Thursday, December 08, 2011

You Are Now Entering Cancerland. Next Services 457 Miles.

I spent some of today reading about topics formerly unheard of or of little interest, now much more captivating: radiation treatment, ductal carcinoma in situ (DCIS), recurrence risk. I called the nurse educator at SFMC to ask for her help interpreting some things Dr. R. said. I think such conversations are probably a little tricky for her, as she is herself not a doctor, and probably also does not want to appear to contradict any doctor, no matter what goofy thing the doctor has said.

For instance, Dr. R. mentioned something about a recurrence risk of 30-40%, regarding which the nurse educator said politely that perhaps he meant with surgery alone. For my diagnosis, this figure does not appear to be accurate.

I also finally understand the difference between cancer stages and grades, which I couldn’t grasp even when my mother had cancer earlier this year. Of course, she didn’t explain it quite as clearly as I’m about to. Stage has to do with the extent of the cancer: the size of the tumor, if it’s spread, whether the cancer is invasive or not. DCIS is always Stage 0. Grade, as Dr. R. correctly said, has to do with how abnormal the cancer cells look under a microscope and therefore how quickly they are likely to spread.

Beyond that, there are many other aspects of a breast cancer diagnosis, including whether the tumor has receptors for estrogen and/or progesterone, meaning that treatment might include blocking the effects of those hormones. Mine has both kinds of receptors. I also learned that the word “tumor” is used even if there’s not a lump as such. I have no lump (and don’t want one) and there is nothing that could be felt by the human hand even if one knew just where to go, but it’s still called a tumor, meaning a growth of tissue.

When I had the hysterectomy in late October, to treat symptoms that weren’t in themselves troublesome but that could potentially develop over time into uterine cancer, I didn’t have my ovaries removed. I figured it would be good to let them do their thing—make estrogen—until they stop on their own, which can’t be long off, anyway, but what I should have done—what was I thinking?—is divine that less than six weeks later, I’d be diagnosed with hormone-positive breast cancer and have them removed with the rest. Oh, well, I’ll definitely do it the next time I have my uterus removed.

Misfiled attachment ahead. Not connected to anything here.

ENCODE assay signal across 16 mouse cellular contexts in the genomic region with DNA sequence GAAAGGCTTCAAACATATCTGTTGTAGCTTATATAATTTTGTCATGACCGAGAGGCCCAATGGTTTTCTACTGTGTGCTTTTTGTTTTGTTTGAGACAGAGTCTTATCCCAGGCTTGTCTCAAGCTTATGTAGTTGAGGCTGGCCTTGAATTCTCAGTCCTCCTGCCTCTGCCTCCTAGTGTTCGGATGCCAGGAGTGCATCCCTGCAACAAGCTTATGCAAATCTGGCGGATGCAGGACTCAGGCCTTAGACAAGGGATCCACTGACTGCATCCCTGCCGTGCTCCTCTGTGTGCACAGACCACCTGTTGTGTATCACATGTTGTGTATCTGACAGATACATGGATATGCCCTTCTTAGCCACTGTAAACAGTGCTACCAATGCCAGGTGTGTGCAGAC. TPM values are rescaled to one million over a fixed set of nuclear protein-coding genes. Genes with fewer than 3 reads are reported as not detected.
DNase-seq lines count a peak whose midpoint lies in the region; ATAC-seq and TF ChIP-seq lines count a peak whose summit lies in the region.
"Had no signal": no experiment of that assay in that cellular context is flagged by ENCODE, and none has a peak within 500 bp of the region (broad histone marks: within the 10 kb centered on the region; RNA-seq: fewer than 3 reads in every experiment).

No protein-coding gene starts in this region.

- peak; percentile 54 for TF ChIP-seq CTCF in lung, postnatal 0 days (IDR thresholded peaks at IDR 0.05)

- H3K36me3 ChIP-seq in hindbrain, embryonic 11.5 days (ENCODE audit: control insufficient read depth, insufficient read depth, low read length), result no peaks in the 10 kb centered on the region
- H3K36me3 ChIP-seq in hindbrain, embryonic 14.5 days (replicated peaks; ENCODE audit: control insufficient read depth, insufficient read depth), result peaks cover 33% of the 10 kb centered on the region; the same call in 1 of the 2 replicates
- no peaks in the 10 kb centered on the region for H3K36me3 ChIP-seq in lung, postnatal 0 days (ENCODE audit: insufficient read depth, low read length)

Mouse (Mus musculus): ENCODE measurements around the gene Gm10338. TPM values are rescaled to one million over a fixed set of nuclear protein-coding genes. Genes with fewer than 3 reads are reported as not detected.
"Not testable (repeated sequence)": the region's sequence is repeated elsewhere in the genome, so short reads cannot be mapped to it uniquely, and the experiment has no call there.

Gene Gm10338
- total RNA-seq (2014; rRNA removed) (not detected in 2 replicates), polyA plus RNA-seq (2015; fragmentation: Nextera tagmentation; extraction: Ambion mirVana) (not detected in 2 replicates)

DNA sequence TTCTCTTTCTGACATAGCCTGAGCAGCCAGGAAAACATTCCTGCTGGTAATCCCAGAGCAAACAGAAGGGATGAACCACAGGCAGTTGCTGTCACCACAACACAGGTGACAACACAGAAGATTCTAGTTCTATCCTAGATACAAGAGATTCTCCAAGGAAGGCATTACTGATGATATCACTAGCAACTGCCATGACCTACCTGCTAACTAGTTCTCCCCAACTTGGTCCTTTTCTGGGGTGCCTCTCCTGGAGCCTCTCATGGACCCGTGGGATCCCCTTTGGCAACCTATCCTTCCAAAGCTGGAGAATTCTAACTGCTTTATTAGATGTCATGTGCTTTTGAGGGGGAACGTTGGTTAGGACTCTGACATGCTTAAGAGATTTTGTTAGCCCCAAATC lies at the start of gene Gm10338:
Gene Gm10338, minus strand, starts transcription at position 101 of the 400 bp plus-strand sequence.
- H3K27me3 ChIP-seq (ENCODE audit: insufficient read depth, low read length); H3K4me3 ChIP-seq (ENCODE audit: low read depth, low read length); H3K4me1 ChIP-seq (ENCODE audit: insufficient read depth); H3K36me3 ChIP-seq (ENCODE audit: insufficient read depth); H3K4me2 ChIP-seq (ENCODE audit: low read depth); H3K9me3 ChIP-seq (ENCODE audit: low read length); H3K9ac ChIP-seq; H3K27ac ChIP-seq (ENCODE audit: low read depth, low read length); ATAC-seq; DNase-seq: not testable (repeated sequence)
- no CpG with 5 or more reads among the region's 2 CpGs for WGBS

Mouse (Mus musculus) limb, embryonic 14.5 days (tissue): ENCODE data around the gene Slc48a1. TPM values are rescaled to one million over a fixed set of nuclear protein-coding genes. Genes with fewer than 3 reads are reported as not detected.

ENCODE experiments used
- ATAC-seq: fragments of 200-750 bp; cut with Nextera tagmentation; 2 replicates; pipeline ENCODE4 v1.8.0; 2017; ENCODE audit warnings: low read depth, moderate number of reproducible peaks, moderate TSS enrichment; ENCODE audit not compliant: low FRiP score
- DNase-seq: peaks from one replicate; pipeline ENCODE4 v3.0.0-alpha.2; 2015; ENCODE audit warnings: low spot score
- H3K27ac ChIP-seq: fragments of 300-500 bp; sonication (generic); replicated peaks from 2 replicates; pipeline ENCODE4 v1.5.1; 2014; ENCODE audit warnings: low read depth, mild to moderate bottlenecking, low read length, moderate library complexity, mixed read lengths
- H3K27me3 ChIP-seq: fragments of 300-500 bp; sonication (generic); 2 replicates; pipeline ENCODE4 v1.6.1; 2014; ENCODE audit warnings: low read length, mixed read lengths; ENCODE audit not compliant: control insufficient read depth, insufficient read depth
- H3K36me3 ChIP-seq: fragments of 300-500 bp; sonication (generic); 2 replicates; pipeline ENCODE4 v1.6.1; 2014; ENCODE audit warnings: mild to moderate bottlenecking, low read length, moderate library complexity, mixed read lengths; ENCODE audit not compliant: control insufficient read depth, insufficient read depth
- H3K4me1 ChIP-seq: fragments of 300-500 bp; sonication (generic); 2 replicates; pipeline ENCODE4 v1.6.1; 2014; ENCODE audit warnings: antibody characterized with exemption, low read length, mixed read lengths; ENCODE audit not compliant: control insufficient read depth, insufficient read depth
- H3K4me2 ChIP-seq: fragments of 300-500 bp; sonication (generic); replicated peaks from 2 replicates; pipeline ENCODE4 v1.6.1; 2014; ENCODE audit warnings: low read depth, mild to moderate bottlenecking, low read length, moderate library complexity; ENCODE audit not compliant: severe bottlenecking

So far, my life looks about the same, but things feel quite different, as if a sheet of glass has slid between me and the rest of the world. I can see everything and everyone just as clearly as before, but I’m in some other place where I have to travel alone, where no one can truly accompany me. It’s a little lonely at moments. Who knows now when I’ll get to make that trip to see my family?

But I was reflecting today that things are as they are, and one way things are is that I’m quite alive, with every likelihood of remaining so for the time being. Even if I knew I was going to die in two weeks, would I want to spend all of those final moments thinking, “Oh, my god, I’ll be dead in two weeks”?

My meditation practice is helping immensely. The night of the day I was diagnosed, I sat for 45 minutes, even though it was already 11:30 p.m., in gratitude for all I have received. I love knowing that whenever I’m meditating, there is someone elsewhere doing the same, and that whatever feeling or experience I’m having, I’m not alone. During the time that I’m sitting, if someone in another city or country says, “I know there is someone else meditating right now,” I have made that true.

As shocking as this seems at moments, it also strikes me as considerably less dire than when my mother was diagnosed with cancer. Maybe it’s just easier when it’s you having the problem instead of your mother having it. I guess I’m more scared of her dying than I am of myself dying, and when it seemed that could possibly be on the horizon, I had to do a lot of interior work which helped then and might be helping again now, at this time of strange parallels.

As a friend said, “I know you love your mother, but just because she had cancer and a hysterectomy doesn’t mean you have to have cancer and a hysterectomy.” Too late.
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